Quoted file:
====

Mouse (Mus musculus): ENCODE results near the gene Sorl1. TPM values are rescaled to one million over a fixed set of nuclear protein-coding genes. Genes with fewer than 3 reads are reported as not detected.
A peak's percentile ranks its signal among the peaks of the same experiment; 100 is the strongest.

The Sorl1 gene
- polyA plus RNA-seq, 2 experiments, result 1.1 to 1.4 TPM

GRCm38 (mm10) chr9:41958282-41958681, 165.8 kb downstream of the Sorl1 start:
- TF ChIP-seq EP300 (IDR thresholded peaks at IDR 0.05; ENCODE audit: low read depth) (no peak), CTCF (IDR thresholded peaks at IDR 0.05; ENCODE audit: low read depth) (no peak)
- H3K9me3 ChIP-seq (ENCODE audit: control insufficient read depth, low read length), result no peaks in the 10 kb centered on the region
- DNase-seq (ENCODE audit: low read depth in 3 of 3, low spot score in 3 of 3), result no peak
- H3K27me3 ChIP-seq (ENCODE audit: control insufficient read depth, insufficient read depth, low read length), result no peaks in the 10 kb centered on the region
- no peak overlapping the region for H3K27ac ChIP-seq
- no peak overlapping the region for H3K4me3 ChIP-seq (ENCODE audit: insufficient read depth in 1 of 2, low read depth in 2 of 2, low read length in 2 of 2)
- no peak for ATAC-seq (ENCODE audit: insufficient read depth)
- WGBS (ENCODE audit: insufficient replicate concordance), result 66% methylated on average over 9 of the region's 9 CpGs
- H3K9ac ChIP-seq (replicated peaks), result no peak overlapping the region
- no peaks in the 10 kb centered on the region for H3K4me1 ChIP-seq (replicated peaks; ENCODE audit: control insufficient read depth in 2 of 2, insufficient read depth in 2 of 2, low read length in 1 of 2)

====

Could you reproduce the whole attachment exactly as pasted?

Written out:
Mouse (Mus musculus): ENCODE results near the gene Sorl1. TPM values are rescaled to one million over a fixed set of nuclear protein-coding genes. Genes with fewer than 3 reads are reported as not detected.
A peak's percentile ranks its signal among the peaks of the same experiment; 100 is the strongest.

The Sorl1 gene
- polyA plus RNA-seq, 2 experiments, result 1.1 to 1.4 TPM

GRCm38 (mm10) chr9:41958282-41958681, 165.8 kb downstream of the Sorl1 start:
- TF ChIP-seq EP300 (IDR thresholded peaks at IDR 0.05; ENCODE audit: low read depth) (no peak), CTCF (IDR thresholded peaks at IDR 0.05; ENCODE audit: low read depth) (no peak)
- H3K9me3 ChIP-seq (ENCODE audit: control insufficient read depth, low read length), result no peaks in the 10 kb centered on the region
- DNase-seq (ENCODE audit: low read depth in 3 of 3, low spot score in 3 of 3), result no peak
- H3K27me3 ChIP-seq (ENCODE audit: control insufficient read depth, insufficient read depth, low read length), result no peaks in the 10 kb centered on the region
- no peak overlapping the region for H3K27ac ChIP-seq
- no peak overlapping the region for H3K4me3 ChIP-seq (ENCODE audit: insufficient read depth in 1 of 2, low read depth in 2 of 2, low read length in 2 of 2)
- no peak for ATAC-seq (ENCODE audit: insufficient read depth)
- WGBS (ENCODE audit: insufficient replicate concordance), result 66% methylated on average over 9 of the region's 9 CpGs
- H3K9ac ChIP-seq (replicated peaks), result no peak overlapping the region
- no peaks in the 10 kb centered on the region for H3K4me1 ChIP-seq (replicated peaks; ENCODE audit: control insufficient read depth in 2 of 2, insufficient read depth in 2 of 2, low read length in 1 of 2)